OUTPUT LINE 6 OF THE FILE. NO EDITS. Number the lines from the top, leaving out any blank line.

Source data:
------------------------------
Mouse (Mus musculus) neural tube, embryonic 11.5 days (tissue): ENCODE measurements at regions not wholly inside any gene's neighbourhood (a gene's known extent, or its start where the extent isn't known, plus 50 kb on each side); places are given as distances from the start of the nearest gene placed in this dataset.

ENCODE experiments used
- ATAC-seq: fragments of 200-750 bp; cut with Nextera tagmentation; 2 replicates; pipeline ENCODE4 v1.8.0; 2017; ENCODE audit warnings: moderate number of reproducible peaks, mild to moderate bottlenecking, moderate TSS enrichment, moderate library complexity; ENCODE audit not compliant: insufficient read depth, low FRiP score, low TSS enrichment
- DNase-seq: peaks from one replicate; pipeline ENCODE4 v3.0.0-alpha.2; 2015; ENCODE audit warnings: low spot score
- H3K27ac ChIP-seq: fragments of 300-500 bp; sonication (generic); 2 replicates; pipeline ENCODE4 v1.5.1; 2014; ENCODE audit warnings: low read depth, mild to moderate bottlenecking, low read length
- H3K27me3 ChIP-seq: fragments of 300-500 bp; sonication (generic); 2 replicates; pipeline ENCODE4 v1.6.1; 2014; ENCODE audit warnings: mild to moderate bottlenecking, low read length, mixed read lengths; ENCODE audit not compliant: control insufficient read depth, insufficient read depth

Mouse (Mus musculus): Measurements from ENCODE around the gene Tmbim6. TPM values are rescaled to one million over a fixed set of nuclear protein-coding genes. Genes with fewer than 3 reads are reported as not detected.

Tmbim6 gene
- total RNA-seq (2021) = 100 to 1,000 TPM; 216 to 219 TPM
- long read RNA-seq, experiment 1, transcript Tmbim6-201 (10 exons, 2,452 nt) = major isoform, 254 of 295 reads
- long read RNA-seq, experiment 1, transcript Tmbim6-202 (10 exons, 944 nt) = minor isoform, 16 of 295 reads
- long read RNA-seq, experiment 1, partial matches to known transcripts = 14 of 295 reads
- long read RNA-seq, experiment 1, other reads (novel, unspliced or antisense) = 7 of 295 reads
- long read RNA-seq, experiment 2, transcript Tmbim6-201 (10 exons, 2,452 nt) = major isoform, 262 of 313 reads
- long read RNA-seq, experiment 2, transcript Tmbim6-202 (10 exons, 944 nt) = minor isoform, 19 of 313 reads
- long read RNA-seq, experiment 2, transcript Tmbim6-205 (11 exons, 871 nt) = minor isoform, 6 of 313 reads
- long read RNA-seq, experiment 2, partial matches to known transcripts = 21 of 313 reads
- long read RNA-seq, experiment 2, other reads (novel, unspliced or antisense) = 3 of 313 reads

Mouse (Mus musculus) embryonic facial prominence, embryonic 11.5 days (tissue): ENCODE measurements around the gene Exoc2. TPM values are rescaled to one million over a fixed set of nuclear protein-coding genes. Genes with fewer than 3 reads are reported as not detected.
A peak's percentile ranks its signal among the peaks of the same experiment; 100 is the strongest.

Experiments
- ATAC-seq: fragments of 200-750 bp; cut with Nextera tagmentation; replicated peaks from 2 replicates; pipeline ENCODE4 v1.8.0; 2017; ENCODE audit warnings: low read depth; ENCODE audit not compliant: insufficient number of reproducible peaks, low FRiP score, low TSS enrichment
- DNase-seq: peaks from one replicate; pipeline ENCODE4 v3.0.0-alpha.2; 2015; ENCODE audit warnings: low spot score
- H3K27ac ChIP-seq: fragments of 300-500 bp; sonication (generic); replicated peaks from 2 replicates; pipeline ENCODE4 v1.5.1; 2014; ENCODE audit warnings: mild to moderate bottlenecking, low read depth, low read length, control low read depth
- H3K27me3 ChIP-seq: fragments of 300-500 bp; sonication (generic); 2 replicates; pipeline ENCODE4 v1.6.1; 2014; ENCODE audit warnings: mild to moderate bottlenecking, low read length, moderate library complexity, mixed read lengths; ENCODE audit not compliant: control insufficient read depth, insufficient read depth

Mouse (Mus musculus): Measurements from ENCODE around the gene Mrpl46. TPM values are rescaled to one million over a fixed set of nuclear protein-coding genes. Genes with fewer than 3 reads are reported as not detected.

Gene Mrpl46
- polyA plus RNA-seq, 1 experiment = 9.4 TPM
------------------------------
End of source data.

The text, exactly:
- H3K27me3 ChIP-seq: fragments of 300-500 bp; sonication (generic); 2 replicates; pipeline ENCODE4 v1.6.1; 2014; ENCODE audit warnings: mild to moderate bottlenecking, low read length, mixed read lengths; ENCODE audit not compliant: control insufficient read depth, insufficient read depth